Get a Grip on Your Anxiety Before it Becomes Contagious by Practicing These 3 Techniques

Just like you can catch a cold or the flu, you can catch anxiety too, be it from a friend venting about her job troubles or watching a TV interview with survivors of a natural disaster. Given how the human brain is wired, “it’s all too easy for us to ‘catch’ emotions,” Carla Marie Manly Ph.D., a clinical psychologist in Santa Rosa, California. Further, when anxiety is spread by social contagion — defined as the spread of effect from one person to another — it can lead to something even more problematic: panic. There are a few proper countermeasures and develop better mental hygiene. Mindfulness is perhaps one of the most effective. If you are new to meditation or have a hard time managing your emotions in times of extreme stress or uncertainty, there are plenty of mindfulness techniques that can help you regain control, even when you think you are completely losing your grip:


Make it habit to start by ‘running a code’

In medical school, you learn how to “run a code” — our code for resuscitating someone whose heart had just stopped. You are taught to first stop and take your own pulse. This is a good illustration and reminder for one to pause and take a deep breath (or three) before proceeding. Taking a mindful pause works by keeping the thinking parts of our brains “online” so we can help rather than hinder. Taking a moment to pause in stressful situations, whether that means you take three deep breaths or simply pay attention to the feeling in not-anxious parts of your body (like your feet or your hands), helps ground you in calmer emotions. Especially for people who haven’t practiced mindfulness before, focusing on the parts of your body where you typically feel anxiety, such as your chest or stomach, only heightens your awareness of the negative feeling and often makes it worse. That’s why grounding yourself in more neutral areas can help you stay connected to yourself in the present moment without triggering more anxiety. Another way to do this is to anchor your awareness in an external object (e.g. look out a window at trees or nature, or listen to the sounds around you). These are simple, ten-second practices that anyone can do. Practice them when you feel your heart beginning to race as a sign of a social sniffle so that you don’t sneeze and spread social contagion.


Get in touch with your “calm.”

On top of simple mindfulness practices, you can also take a moment to pause and notice what it feels like when you are calm among the storm of people unknowingly spreading social contagion. When you do, you will notice that calm feels a lot better than anxiety. Use this to hack your brains’ reward centers. When given a choice, our brains will learn to perform the action that is most rewarding. Calm is the obvious, more rewarding choice when compared to anxiety. The more you practice it, the more it will become your norm rather than your exception. You can also look around to see if your calm catches. It might not be as contagious as fear, but done over and over, it can go a surprisingly long way to not only disinfect your brain but spread that natural immunity that comes when you step back and see that we are all in this together.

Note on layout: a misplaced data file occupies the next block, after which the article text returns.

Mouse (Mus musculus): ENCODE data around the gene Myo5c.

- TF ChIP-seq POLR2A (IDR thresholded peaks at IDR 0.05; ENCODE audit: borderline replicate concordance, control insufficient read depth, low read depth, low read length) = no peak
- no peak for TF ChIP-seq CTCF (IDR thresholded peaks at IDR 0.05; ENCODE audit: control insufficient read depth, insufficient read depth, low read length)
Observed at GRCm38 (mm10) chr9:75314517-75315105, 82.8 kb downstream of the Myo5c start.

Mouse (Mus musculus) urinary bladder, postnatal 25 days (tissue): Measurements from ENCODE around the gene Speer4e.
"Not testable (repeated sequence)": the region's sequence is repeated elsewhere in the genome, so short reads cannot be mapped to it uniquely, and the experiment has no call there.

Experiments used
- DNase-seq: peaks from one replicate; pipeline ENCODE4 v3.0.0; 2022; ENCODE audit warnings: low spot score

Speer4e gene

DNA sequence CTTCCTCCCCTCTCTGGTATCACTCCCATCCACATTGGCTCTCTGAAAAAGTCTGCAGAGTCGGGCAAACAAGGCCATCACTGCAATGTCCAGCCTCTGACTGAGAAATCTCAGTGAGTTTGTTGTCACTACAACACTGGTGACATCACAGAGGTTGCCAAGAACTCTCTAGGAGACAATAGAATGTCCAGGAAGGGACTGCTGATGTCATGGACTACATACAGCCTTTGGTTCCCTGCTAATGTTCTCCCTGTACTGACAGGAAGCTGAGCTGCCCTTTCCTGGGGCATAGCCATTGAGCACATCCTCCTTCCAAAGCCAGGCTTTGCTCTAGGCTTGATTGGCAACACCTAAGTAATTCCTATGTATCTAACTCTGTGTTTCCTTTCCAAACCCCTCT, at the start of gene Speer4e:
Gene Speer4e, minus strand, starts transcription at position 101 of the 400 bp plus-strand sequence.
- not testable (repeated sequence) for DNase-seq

Try your hardest to take it one day at a time.

Our brains are hardwired to plan for the future. We don’t have enough information right now about how this pandemic is going to play out to plan 6 months down the road. If/when you notice that your brain is starting to spin out into future thinking and worry, take a mindful pause and remind yourself to take it one day at a time. Do what needs to get done today, and then take care of tomorrow, when it comes: tomorrow. When it comes to information, the closer to now you stay, the more clearly you will be able to think. For example, you can check in with yourself right now to see if you are hungry or thirsty. Based on that information, you can decide whether you need to eat or drink something. You cannot only remind yourself to take it one day at a time but if needed, to help you stay calm, use an even smaller timescale. Ask: What do I need to do this hour? Take on the day hour by hour, minute by minute, and even moment by moment if that’s what it takes to stay grounded in the present moment.


Knowing that uncertainty can spread social contagion through the viral vector of anxiety and coupling this with some simple mindfulness practices can help us all stay mentally connected and spread calm instead of germs. In moments of doubt, use the above practices to calm your mind, to stay present, and move forward.


Work Well Daily Team

Wellness is a life-long journey. At Work Well Daily, we approach wellness from a broad and holistic viewpoint. Our experiential elements address the physical, social, intellectual, and occupational aspects of wellness, while our media components help our audience address deeper emotional, financial, and spiritual facets. Meanwhile, WWD companies are aware of the importance of environmental wellness and can develop appropriate strategies.

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